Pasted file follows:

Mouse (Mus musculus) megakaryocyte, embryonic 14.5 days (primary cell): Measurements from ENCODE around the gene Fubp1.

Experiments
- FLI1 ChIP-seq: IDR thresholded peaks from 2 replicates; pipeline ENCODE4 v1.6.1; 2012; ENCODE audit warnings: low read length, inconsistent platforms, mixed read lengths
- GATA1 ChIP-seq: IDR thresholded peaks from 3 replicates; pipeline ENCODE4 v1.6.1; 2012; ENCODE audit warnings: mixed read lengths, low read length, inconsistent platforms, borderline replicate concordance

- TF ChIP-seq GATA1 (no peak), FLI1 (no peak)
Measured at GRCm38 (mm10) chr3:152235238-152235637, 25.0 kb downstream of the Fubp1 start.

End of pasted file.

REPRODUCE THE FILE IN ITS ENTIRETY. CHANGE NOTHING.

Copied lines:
Mouse (Mus musculus) megakaryocyte, embryonic 14.5 days (primary cell): Measurements from ENCODE around the gene Fubp1.

Experiments
- FLI1 ChIP-seq: IDR thresholded peaks from 2 replicates; pipeline ENCODE4 v1.6.1; 2012; ENCODE audit warnings: low read length, inconsistent platforms, mixed read lengths
- GATA1 ChIP-seq: IDR thresholded peaks from 3 replicates; pipeline ENCODE4 v1.6.1; 2012; ENCODE audit warnings: mixed read lengths, low read length, inconsistent platforms, borderline replicate concordance

- TF ChIP-seq GATA1 (no peak), FLI1 (no peak)
Measured at GRCm38 (mm10) chr3:152235238-152235637, 25.0 kb downstream of the Fubp1 start.